International football is set for a big week. By next Tuesday evening, 11 more teams will have secured their spot in the 2014 World Cup finals in Brazil. Obviously, there will be much rejoicing — or a collective gnashing of teeth, depending on the outcome. But for FIFA and the home nation, there are obviously bigger concerns surrounding the tournament… namely Brazil’s potential descent into chaos.
Brazilian organizers are facing pressure from both within and outside the nation. Domestically, the FIFA tournaments have served as flashpoints for wider discontent with the country’s economic direction. Protests have ebbed and swelled since before the summer’s Confederations Cup tournament, with social activists upset that public funds are being used to fund stadium construction and renovation. That’s despite government assurances that the funding would come from private sources. On Monday night, things got worse: violence erupted in Rio de Janeiro and Sao Paulo over wages and government policy. While the protests weren’t directly related to the World Cup, they show a disturbing pattern of escalation as the tournament gets closer.
Last week, the activists were handed additional ammunition. On Wednesday, a judge ordered work to stop at the Arena de Baixada due to poor safety standards on-site. The ruling couldn’t have come at a worse time for FIFA. Just a week ago, the Guardian revealed that hundreds of migrant workers are labouring under appalling conditions in Qatar, the site of the 2022 World Cup.
This all comes as Brazil rushes to meet December’s stadium completion deadline. On Monday, FIFA Secretary General Jerome Valcke was in country, inspecting stadium sites and admitting that his visit was a way to put pressure on tournament organizers. Meanwhile, Brazil are seeking help from the man behind the 2010 World Cup to help them get ready. South African Football Association President Danny Jordaan has been hired as a special advisor.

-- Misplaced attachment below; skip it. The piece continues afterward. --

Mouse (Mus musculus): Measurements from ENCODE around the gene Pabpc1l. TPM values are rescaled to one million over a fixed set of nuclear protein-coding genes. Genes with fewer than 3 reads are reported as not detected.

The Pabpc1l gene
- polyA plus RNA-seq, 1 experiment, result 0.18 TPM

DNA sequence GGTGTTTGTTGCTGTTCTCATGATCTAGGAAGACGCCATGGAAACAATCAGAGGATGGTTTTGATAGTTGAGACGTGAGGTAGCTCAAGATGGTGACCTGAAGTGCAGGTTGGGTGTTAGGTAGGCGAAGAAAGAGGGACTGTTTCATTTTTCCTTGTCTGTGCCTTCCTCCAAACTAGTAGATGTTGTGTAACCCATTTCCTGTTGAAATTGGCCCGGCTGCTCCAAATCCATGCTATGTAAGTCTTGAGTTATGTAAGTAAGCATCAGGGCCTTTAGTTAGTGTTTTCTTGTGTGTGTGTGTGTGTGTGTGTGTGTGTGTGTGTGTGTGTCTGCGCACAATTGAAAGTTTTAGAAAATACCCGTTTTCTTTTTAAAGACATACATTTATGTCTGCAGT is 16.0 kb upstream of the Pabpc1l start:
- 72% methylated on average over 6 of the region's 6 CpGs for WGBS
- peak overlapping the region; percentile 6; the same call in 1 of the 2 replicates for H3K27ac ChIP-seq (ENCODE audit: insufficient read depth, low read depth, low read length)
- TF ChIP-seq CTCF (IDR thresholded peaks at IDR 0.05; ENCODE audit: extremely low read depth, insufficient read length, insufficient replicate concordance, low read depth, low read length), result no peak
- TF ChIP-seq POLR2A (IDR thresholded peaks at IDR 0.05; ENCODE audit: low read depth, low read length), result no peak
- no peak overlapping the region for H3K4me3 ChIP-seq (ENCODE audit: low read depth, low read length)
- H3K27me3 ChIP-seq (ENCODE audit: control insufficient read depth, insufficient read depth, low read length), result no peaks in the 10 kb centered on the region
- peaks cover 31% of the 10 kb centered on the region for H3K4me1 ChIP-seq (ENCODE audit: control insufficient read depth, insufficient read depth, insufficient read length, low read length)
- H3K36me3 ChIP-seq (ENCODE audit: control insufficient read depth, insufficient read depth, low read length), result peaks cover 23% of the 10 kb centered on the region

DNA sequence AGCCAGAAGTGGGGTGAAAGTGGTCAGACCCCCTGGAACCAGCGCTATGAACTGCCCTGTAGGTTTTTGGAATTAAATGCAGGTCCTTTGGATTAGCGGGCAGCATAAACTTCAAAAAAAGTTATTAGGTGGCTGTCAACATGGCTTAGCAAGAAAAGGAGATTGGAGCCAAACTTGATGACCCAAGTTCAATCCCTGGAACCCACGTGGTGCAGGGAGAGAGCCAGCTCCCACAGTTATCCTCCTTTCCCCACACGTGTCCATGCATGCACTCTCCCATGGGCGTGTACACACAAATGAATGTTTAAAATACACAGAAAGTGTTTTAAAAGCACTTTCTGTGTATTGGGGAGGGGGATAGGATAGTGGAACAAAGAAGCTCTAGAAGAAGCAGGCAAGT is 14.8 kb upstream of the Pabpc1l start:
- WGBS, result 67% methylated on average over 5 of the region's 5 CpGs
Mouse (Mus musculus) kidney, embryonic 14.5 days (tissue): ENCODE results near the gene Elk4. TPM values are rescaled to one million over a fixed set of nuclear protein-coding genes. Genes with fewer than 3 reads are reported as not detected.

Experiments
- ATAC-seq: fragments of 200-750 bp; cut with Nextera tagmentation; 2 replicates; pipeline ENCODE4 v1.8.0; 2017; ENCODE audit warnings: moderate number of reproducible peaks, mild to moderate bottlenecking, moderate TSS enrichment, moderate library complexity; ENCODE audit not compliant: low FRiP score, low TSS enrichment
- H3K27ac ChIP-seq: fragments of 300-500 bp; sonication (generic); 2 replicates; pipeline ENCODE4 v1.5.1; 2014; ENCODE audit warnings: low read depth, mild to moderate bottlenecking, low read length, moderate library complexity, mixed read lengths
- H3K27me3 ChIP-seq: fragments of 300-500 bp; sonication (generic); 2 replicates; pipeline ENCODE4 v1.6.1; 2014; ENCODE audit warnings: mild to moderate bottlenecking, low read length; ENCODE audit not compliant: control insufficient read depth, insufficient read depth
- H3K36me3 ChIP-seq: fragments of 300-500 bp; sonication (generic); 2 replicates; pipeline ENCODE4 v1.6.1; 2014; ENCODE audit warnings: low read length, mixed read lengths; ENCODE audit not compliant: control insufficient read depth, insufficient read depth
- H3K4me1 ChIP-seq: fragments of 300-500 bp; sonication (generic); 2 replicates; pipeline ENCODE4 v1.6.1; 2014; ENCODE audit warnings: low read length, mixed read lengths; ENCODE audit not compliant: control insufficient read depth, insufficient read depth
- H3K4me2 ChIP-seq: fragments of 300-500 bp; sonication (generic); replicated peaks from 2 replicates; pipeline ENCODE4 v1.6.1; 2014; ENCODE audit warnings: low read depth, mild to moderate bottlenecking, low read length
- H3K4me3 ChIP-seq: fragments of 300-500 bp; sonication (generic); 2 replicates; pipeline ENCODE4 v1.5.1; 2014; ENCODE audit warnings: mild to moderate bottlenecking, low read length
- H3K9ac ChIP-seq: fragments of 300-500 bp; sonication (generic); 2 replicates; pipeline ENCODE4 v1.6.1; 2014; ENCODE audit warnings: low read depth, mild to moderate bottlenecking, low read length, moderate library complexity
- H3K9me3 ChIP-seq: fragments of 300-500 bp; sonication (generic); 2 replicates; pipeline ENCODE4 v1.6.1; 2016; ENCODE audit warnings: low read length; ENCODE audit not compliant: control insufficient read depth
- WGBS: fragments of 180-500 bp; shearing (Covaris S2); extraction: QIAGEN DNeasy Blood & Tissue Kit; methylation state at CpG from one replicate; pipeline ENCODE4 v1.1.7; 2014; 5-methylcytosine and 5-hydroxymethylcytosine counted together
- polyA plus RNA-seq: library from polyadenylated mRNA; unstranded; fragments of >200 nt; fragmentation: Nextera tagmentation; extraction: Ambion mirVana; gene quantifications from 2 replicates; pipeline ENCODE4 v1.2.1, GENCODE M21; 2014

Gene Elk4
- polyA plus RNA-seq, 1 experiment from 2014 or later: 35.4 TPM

That’s all well and good, except that South Africa experienced the same problems meeting deadlines, as well as dealing with poor labour conditions and funding improprieties. All of the same mistakes appear to have been repeated, which is troubling for a country that is set to host the world twice in two years: they are hosting the 2016 Summer Olympics as well. Brazil’s woes have swung the spotlight back onto the debate about whether it is responsible to award a major sporting event to developing or economically troubled nations.
The tournament is also causing a headache for Brazilian football itself. According to this BBC report, the country’s league system can’t handle the World Cup’s intrusion into its club schedule. This does not bode well for the European leagues, who will have to try and figure out a way to work around Sepp Blatter’s plan to move 2022 World Cup to the winter, in order to avoid Qatar’s blistering heat.
Speaking of playing in the heat: no one is really talking about possible conditions at some of the Brazilian matches this June. Technically, this is a “winter tournament” because most of Brazil sits below the equator. But some cities are within the equatorial zone, meaning they don’t experience winter or summer; it’s more like “wet” or “less wet”. And while Fortaleza and Recife worked out for the Confederations Cup, venues in Manuas and Cuiabá are untested. These are cities that sit in the middle of a rainforest and experience average June-July highs of 30.7 to 31.8 degrees Celsius. Throw in an average humidity of at least 80% during afternoon kick-offs and you might see Northern hemisphere teams experiencing their own climate nightmare.
The window for World Cup ticket requests closes on Friday. FIFA says it has received 4.5 million requests to attend matches. But if the stadiums aren’t built, if the nation’s infrastructure can’t transport and house fans, if security can’t keep players and tourists safe, if the country doesn’t want the tournament… then FIFA’s dream of returning the game to O País do Futebol may already be turning into a PR and financial nightmare.